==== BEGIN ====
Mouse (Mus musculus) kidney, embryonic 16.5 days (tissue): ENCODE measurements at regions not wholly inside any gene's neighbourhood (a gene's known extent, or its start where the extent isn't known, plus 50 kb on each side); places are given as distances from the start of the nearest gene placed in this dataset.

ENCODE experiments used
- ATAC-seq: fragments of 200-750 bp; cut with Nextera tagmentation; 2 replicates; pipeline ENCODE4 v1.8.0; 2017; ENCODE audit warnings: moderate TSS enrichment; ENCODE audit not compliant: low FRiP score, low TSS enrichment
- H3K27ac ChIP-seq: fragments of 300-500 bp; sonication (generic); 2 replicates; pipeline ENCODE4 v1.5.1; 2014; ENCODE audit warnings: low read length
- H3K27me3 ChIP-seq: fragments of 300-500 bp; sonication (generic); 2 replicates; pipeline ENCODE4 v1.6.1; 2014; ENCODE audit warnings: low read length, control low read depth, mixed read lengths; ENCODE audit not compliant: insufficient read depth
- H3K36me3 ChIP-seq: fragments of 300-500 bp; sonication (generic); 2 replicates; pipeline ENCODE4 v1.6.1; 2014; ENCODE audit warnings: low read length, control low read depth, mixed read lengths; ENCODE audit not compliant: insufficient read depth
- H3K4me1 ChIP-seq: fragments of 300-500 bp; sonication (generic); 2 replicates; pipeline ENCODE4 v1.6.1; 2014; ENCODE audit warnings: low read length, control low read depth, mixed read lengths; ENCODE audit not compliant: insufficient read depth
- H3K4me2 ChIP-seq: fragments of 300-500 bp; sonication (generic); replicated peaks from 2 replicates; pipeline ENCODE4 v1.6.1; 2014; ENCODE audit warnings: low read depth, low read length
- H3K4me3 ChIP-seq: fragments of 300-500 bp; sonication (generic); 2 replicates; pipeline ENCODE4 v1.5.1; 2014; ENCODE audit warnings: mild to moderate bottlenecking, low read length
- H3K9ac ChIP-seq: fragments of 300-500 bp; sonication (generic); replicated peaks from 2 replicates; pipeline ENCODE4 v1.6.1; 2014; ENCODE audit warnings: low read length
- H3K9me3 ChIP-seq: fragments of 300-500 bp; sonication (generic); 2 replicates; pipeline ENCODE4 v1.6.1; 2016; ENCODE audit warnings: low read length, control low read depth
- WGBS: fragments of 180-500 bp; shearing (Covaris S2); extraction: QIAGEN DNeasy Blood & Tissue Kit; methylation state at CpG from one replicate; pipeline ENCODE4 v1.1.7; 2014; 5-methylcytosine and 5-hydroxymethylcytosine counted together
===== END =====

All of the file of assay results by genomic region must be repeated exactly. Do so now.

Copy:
Mouse (Mus musculus) kidney, embryonic 16.5 days (tissue): ENCODE measurements at regions not wholly inside any gene's neighbourhood (a gene's known extent, or its start where the extent isn't known, plus 50 kb on each side); places are given as distances from the start of the nearest gene placed in this dataset.

ENCODE experiments used
- ATAC-seq: fragments of 200-750 bp; cut with Nextera tagmentation; 2 replicates; pipeline ENCODE4 v1.8.0; 2017; ENCODE audit warnings: moderate TSS enrichment; ENCODE audit not compliant: low FRiP score, low TSS enrichment
- H3K27ac ChIP-seq: fragments of 300-500 bp; sonication (generic); 2 replicates; pipeline ENCODE4 v1.5.1; 2014; ENCODE audit warnings: low read length
- H3K27me3 ChIP-seq: fragments of 300-500 bp; sonication (generic); 2 replicates; pipeline ENCODE4 v1.6.1; 2014; ENCODE audit warnings: low read length, control low read depth, mixed read lengths; ENCODE audit not compliant: insufficient read depth
- H3K36me3 ChIP-seq: fragments of 300-500 bp; sonication (generic); 2 replicates; pipeline ENCODE4 v1.6.1; 2014; ENCODE audit warnings: low read length, control low read depth, mixed read lengths; ENCODE audit not compliant: insufficient read depth
- H3K4me1 ChIP-seq: fragments of 300-500 bp; sonication (generic); 2 replicates; pipeline ENCODE4 v1.6.1; 2014; ENCODE audit warnings: low read length, control low read depth, mixed read lengths; ENCODE audit not compliant: insufficient read depth
- H3K4me2 ChIP-seq: fragments of 300-500 bp; sonication (generic); replicated peaks from 2 replicates; pipeline ENCODE4 v1.6.1; 2014; ENCODE audit warnings: low read depth, low read length
- H3K4me3 ChIP-seq: fragments of 300-500 bp; sonication (generic); 2 replicates; pipeline ENCODE4 v1.5.1; 2014; ENCODE audit warnings: mild to moderate bottlenecking, low read length
- H3K9ac ChIP-seq: fragments of 300-500 bp; sonication (generic); replicated peaks from 2 replicates; pipeline ENCODE4 v1.6.1; 2014; ENCODE audit warnings: low read length
- H3K9me3 ChIP-seq: fragments of 300-500 bp; sonication (generic); 2 replicates; pipeline ENCODE4 v1.6.1; 2016; ENCODE audit warnings: low read length, control low read depth
- WGBS: fragments of 180-500 bp; shearing (Covaris S2); extraction: QIAGEN DNeasy Blood & Tissue Kit; methylation state at CpG from one replicate; pipeline ENCODE4 v1.1.7; 2014; 5-methylcytosine and 5-hydroxymethylcytosine counted together